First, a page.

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Thank you for your post.
I believe this document can provide some insight in the question you posted. As you rightly note, determining when to start or end an SSR is indeed context driven. The document underpins possible entry and exit points in such contexts.
Additionally, I attached a more detailed chart that can highlight those entry and exit points.
We also received an e-mail from your colleague, Rade Rajkovcevski. We have forwarded your requests to the ISSAT staff. We'll be in touch with more information.
Dear Mr. Kirkovski,
Here’s an additional piece of information that might be useful for your piece.
This blog post, by Gordon Hughes, discusses SSR and Stabilisation in three parts. Here are Part 1, Part 2, Part 3
In my own opinion however, SSR is not something which ends, but rather continues to be built upon even once stabilisation is reached. I hope this response proves helpful, have a nice day.
Почитувани г. Кирковски,
The principles of SSR, as laid out originally by the OECD-DAC process a decade ago, are about an approach to SSR. SSR, therefore should not be confused with an activity (like DDR) which has a start and an end. On the contrary, SSR (or security sector development/transition/governance) is a continuous process. With a new Strategic Defence and Security Review due out in the UK this year, the UK will likely again to be revising and reforming its security sector, and the draw down of troops across Europe and the US is a sign of this globally.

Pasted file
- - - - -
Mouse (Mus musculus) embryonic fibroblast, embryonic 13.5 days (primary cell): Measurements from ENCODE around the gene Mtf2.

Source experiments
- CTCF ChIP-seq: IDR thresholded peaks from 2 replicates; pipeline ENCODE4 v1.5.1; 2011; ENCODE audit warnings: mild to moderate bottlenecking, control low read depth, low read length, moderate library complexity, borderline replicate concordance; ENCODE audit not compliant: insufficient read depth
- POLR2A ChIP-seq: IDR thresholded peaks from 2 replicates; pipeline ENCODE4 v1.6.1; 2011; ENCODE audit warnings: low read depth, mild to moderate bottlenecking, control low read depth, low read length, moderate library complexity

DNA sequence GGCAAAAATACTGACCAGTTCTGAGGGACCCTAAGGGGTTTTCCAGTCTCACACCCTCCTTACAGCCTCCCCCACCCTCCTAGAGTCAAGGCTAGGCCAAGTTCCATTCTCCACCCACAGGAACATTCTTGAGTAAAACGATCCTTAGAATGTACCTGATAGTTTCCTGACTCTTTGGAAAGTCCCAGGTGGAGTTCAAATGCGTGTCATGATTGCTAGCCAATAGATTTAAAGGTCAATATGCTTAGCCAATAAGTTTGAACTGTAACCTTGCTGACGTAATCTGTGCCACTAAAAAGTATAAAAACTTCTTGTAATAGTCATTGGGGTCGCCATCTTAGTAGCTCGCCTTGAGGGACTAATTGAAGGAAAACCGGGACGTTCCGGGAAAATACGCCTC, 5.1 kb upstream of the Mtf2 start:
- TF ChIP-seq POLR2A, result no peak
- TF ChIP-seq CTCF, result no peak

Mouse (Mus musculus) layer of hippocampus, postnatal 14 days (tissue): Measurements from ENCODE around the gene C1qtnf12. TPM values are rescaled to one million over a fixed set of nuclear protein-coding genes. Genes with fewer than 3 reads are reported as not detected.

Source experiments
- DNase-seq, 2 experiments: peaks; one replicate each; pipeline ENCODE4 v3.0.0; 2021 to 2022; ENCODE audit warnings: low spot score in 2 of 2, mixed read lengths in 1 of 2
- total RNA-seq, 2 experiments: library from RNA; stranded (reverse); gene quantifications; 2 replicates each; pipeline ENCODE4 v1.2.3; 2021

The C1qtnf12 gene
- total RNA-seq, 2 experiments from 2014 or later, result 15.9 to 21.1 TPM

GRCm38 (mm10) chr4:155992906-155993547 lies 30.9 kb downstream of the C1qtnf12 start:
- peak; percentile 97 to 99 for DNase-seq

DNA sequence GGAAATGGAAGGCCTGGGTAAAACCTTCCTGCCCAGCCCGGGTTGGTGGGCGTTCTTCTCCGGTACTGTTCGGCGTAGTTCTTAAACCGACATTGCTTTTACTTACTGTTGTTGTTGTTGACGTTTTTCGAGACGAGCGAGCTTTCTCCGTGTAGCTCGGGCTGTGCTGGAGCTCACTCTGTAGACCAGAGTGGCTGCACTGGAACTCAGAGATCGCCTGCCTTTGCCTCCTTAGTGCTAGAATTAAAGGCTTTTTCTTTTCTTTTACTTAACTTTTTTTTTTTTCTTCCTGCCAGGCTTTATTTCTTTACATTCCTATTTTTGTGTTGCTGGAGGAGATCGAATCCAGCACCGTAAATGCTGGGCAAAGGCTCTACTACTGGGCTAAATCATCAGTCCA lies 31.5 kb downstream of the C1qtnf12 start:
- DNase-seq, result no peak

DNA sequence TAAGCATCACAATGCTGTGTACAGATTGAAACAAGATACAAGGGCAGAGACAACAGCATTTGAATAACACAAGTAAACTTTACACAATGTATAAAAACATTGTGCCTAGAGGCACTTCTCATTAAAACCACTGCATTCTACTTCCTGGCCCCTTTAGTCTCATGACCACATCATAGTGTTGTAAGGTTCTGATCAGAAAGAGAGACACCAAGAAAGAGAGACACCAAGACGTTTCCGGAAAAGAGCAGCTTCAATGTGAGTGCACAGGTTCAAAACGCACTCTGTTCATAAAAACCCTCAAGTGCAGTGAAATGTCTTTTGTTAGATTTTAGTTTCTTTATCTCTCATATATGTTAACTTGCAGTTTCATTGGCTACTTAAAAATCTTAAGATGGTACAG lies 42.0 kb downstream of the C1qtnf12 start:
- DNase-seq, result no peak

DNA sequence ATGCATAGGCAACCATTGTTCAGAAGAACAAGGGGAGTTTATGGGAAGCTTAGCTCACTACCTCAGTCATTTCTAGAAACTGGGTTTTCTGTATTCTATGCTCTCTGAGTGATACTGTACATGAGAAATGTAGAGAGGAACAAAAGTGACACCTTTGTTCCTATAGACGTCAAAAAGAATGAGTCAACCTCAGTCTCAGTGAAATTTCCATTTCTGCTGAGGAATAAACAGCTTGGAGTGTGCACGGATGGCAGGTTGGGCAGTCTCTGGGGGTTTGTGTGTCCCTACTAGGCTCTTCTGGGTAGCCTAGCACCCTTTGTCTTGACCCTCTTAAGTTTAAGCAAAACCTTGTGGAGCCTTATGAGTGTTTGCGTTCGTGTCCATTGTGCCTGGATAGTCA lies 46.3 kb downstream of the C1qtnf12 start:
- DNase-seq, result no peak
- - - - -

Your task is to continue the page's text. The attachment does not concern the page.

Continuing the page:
In cases where reform has been absent, there is a growing body of work now that illustrates that the foundation for SSR can be laid as early as the hot stabilisation phase and as soon as the move into a post conflict setting. In an allusion to the 'three block war' concept, it is perfectly feasible for SSR to be taking place in part of a country in conflict, whilst war-fighting goes on in another part. Whilst this is far from ideal, any attempt at security force assistance should include ensuring accountability as well improving effectiveness, only then can it be considered a contribution to SSR. If not, the second and third order effects of failing to include improvements in accountability, command and control, values and standards can be counterproductive. There is plenty written on this, and I refer you to this Forum post on the pitfalls of defence reform for such examples.
The UK Stabilisation Group paper published last year on Security Sector Stabilisation, states that
Security Sector Stabilisation seeks to enable essential and minimum security and justice and in doing so protect and promote a legitimate political authority and prepare the foundations for transition to longer-term security sector reform.
There are also very new discussions arising on SSR as a preventative measure to mass atrocity crimes (GAAMAC Final Chair Statement, p6, recommendation 4), and the events which lead to invoking the principle of the responsibility to protect (R2P).
In other words, SSR does not have a specific start or end. It is holistic, ongoing and it is as wide as it is deep.